Oldest Human Poop Tells Us What Neanderthals Ate

1344 Oldest Human Poop Tells Us What Neanderthals Ate
A field photograph at El Salt excavation site shows rock layers from which human fecal remains were found / B. Galván and PLOS ONE/Creative Commons

From club-wielding carnivorous cavemen to harvesters cooking barley porridge, the Neanderthal image certainly has come a long way. Now, a new study of ancient feces yields the first direct evidence that they had varied diet: meat heavy yes, but with plant tissue from tubers, berries, and nuts on the side.

Previous work with isotopes of bone fragments, dentition analyses, and plant microfossils discovered in Neanderthal teeth have suggested that our prehistoric cousins ate an assortment of foods. But maybe the plants came from the stomach contents of their prey, or perhaps the plants got stuck when they used their teeth as tools for biting. For instance, just last week, we learned that Neanderthals may have used their teeth as a “third hand” for gripping objects, leaving their two hands free. 


So, a team led by Ainara Sistiaga from the University of La Laguna in Spain looked for a more direct approach. Working in El Salt in Alicante, Spain -- a Middle Paleolithic Neanderthal site dating back 50,000 years -- the researchers identified human fecal remains among varying layers of soil and ash. They used a technique usually reserved for detecting gut bacteria (and hence feces) in drinking water.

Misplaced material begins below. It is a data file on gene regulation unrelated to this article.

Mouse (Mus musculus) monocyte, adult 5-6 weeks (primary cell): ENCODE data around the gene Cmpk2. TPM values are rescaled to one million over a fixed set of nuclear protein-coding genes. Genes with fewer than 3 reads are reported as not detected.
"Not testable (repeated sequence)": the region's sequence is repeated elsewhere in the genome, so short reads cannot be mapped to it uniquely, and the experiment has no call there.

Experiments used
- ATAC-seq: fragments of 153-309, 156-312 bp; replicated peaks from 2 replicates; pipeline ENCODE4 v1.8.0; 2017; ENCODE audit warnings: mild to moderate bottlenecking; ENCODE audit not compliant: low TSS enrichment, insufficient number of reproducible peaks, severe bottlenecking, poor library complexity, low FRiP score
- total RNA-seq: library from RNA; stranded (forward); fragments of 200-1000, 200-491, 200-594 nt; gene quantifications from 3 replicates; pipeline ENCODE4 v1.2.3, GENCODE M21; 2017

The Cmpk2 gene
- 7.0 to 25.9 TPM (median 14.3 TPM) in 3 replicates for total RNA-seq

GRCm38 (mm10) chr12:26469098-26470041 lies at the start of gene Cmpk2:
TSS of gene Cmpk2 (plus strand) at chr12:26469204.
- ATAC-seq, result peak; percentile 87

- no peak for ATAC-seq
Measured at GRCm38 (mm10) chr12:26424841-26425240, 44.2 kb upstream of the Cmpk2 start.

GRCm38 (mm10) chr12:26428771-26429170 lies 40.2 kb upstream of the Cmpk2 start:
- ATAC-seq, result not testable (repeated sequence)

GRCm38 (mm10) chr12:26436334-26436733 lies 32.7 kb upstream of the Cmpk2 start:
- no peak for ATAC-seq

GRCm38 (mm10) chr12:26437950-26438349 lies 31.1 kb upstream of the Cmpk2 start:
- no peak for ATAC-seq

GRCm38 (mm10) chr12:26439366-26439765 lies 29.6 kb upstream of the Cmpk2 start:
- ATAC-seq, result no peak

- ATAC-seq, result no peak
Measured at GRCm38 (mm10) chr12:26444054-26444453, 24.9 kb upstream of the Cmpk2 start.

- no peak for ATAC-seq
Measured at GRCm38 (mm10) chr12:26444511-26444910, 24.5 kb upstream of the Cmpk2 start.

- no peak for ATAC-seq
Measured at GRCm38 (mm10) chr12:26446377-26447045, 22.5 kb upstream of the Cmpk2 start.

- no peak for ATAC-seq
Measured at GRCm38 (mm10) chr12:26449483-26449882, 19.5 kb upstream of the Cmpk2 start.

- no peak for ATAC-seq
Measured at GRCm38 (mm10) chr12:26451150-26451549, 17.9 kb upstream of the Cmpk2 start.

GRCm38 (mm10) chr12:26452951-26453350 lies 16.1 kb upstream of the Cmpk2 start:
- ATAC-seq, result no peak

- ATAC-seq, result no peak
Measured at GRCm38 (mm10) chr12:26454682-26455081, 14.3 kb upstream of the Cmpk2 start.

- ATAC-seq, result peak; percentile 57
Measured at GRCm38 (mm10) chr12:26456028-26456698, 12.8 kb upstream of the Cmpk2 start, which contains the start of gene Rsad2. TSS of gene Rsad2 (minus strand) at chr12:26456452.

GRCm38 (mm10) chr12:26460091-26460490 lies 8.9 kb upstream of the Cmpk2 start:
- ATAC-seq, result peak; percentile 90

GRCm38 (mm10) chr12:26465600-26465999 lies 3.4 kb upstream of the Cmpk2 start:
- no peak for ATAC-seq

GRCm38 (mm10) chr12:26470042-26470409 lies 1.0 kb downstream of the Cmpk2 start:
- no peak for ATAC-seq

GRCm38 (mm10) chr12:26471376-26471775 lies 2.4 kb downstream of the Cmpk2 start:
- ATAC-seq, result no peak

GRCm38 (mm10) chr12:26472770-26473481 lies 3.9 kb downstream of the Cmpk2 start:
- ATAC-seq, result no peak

Poo is “the perfect evidence,” Sistiaga explains to BBC. “If you find it in the feces, you are sure that it was ingested.” They scooped up about 10 grams of the sediment, ground it into a powder, and used multiple solvents to extractall the organic matter. Then they analyzed each sample of excrement for metabolized versions of animal-derived cholesterol, as well as a cholesterol-like compound found in plants, called phytosterol. All five of the samples showed signs of meat consumption, although two of them showed traces of plant matter -- the first direct evidence that Neanderthals may have enjoyed an omnivorous diet. The work was reported in PLoS ONE this week. 

Here are some photos of slightly burned fossilized feces (or coprolites) that were found near fire pits (which weren’t active when the feces were deposited, naturally). The fluorescence in the bottom picture indicates high phosphate content. 

Even though the plant biomarker was found in just two samples, that still indicates that substantial helpings of plant matter were ingested. Gram for gram, there’s more cholesterol in meat than there is phytosterol in plants, so it would take a significant plant intake to produce even a small amount of metabolized phytosterol, Sistiaga explains. Neanderthals probably ate what was available to them during different situations, seasons, and climates. 


The traditional view of our extinct cousins is that they depended too much on meat, Science reports, whereas modern humans are more versatile, surviving on a broad spectrum of edibles. “It’s important to understand all aspects of why humanity has come to dominate the planet the way it does,” study coauthor Roger Summons of MIT says in a news release. “A lot of that has to do with improved nutrition over time.”

Images: B. Galván and PLOS ONE/Creative Commons


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